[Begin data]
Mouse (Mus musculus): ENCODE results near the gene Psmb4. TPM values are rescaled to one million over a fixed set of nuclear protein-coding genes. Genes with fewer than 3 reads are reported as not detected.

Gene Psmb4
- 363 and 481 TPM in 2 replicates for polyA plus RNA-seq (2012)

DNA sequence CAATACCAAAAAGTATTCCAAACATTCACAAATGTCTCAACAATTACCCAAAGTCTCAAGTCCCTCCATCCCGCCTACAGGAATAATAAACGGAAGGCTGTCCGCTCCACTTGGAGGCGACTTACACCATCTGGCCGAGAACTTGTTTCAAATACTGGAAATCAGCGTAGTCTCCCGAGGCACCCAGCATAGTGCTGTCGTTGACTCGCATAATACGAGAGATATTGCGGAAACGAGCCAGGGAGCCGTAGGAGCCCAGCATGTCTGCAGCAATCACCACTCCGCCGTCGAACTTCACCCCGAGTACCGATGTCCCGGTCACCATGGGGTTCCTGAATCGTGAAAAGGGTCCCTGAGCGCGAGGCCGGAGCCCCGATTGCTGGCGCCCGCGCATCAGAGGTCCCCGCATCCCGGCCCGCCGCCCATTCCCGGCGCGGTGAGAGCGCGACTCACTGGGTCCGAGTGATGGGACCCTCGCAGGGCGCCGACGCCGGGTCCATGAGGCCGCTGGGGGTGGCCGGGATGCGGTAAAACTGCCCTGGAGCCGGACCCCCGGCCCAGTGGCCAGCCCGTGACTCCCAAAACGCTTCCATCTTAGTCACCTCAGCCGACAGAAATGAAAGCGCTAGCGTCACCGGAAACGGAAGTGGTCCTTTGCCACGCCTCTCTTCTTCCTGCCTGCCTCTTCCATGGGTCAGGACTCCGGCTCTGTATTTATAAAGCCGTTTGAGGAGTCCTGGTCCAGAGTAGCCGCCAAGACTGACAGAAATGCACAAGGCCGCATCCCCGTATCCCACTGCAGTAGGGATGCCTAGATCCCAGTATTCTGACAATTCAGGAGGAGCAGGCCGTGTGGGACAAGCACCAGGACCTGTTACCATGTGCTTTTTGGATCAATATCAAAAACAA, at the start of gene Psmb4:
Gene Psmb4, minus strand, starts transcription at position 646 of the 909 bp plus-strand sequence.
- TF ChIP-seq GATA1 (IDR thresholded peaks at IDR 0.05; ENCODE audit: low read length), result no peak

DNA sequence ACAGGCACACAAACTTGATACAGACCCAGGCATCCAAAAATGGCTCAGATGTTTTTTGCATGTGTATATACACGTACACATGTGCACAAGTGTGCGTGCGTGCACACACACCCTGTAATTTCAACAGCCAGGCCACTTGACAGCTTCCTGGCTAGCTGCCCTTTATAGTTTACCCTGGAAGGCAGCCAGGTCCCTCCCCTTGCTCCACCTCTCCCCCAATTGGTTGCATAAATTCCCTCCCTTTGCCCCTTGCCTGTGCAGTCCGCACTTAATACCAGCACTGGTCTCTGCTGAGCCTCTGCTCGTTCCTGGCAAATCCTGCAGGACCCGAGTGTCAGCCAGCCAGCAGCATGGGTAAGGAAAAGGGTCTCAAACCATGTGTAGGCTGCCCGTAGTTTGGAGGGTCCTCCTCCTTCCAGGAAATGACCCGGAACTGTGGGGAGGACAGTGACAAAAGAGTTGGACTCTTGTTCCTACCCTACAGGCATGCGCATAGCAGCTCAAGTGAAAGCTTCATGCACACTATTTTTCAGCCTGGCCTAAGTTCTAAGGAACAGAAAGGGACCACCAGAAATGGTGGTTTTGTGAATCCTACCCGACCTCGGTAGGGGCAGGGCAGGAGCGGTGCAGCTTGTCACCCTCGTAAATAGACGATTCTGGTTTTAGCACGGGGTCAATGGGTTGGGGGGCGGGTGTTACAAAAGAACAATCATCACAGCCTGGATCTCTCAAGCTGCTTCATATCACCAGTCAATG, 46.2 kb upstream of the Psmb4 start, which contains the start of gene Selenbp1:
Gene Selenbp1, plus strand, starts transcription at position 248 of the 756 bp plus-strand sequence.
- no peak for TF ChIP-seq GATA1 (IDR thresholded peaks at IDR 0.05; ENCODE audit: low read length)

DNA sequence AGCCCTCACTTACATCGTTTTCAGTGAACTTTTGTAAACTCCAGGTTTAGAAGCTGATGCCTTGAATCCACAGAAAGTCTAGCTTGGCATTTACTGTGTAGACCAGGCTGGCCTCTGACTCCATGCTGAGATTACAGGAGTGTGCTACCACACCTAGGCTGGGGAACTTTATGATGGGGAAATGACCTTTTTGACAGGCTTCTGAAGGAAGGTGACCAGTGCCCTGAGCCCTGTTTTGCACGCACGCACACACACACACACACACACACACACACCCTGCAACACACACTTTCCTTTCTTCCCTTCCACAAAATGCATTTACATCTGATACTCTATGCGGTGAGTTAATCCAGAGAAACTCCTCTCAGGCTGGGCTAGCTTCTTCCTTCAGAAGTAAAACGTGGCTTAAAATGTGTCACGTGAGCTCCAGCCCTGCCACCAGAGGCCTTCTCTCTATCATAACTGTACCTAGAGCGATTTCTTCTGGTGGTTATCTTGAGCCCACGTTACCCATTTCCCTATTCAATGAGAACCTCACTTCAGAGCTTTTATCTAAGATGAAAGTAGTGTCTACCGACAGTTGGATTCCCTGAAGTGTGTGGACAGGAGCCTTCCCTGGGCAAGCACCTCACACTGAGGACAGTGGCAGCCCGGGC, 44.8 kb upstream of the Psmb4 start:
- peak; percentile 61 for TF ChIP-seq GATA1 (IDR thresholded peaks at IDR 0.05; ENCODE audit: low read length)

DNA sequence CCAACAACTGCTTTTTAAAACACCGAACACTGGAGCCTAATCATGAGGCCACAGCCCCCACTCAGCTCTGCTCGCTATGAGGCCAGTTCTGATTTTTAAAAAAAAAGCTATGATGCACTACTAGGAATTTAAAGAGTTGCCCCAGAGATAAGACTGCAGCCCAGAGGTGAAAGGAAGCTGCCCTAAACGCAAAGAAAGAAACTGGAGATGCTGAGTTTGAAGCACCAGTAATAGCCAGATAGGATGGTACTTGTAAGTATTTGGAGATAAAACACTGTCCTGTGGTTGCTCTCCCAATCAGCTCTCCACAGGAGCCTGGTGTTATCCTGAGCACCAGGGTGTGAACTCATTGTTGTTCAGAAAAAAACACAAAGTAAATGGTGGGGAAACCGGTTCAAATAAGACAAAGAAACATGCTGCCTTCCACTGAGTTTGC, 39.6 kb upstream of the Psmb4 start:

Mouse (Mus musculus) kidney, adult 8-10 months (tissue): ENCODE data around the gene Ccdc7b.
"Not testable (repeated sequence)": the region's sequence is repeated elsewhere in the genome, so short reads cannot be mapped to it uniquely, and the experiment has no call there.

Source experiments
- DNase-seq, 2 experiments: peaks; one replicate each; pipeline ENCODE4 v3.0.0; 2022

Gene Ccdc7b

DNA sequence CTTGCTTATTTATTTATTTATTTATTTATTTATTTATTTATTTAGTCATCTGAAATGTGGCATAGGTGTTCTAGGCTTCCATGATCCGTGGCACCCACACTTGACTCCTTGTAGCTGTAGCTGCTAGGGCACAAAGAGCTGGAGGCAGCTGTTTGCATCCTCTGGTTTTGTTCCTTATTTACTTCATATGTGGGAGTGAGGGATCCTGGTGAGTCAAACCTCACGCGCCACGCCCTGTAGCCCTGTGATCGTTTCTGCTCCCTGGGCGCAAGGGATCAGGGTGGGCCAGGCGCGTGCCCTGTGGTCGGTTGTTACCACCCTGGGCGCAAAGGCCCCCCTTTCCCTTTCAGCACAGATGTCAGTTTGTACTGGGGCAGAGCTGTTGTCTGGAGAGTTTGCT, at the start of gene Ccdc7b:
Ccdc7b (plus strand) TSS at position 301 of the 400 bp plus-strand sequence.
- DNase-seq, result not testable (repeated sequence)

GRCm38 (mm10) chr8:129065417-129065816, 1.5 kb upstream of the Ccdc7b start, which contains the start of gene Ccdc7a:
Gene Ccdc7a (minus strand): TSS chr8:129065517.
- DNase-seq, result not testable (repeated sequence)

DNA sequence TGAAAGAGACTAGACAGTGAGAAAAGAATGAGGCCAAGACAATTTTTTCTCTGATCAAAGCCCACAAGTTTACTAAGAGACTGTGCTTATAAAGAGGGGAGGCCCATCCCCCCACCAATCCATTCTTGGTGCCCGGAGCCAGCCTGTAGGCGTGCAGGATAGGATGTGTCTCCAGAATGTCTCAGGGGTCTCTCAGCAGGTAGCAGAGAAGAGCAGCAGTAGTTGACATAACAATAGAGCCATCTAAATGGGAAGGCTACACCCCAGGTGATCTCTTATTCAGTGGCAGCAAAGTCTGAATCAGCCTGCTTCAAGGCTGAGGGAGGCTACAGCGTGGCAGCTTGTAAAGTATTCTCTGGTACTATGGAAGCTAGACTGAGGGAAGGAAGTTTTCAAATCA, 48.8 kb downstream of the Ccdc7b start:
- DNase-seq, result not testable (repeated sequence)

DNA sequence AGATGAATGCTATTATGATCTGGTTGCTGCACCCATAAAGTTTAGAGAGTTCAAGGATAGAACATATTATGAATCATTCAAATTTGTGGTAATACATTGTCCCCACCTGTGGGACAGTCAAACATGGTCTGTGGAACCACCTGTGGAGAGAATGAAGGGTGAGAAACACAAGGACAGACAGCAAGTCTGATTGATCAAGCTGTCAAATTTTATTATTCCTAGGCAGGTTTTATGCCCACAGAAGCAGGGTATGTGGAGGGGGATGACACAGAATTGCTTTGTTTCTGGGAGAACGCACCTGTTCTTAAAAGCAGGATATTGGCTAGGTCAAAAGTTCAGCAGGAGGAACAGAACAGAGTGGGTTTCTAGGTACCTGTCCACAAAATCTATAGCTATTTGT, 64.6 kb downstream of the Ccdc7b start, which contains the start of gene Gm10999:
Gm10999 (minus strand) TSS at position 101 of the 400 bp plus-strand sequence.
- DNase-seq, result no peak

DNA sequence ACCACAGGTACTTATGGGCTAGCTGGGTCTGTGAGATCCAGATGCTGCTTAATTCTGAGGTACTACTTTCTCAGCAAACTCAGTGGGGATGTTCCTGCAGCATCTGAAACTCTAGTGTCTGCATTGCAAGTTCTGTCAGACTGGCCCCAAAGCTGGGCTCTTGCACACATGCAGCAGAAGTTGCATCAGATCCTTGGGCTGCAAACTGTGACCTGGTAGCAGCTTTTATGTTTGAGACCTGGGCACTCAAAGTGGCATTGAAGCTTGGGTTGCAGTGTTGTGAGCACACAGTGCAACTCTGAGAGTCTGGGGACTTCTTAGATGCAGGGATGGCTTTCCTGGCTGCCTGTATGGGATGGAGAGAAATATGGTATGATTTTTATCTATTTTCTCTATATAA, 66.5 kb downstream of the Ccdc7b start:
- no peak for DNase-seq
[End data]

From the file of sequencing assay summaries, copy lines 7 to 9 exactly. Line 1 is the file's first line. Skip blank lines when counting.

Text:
DNA sequence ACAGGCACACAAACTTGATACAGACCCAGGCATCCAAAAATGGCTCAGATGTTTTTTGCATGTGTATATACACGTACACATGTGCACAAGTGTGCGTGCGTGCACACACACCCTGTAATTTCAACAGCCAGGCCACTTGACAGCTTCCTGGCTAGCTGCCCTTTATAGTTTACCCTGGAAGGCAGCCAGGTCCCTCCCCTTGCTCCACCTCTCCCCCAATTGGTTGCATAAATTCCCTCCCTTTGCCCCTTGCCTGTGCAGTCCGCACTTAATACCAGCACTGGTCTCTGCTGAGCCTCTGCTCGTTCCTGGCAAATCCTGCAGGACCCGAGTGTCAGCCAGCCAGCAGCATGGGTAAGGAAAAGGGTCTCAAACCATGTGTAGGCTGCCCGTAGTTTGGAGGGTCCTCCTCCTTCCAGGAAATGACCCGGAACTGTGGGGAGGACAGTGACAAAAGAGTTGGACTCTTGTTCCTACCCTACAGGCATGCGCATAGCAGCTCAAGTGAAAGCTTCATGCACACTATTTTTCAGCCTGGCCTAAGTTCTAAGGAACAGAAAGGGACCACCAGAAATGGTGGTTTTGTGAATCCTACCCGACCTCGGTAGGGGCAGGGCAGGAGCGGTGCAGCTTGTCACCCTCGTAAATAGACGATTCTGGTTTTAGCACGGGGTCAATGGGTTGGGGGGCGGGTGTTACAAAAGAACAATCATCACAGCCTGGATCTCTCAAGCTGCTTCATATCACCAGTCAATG, 46.2 kb upstream of the Psmb4 start, which contains the start of gene Selenbp1:
Gene Selenbp1, plus strand, starts transcription at position 248 of the 756 bp plus-strand sequence.
- no peak for TF ChIP-seq GATA1 (IDR thresholded peaks at IDR 0.05; ENCODE audit: low read length)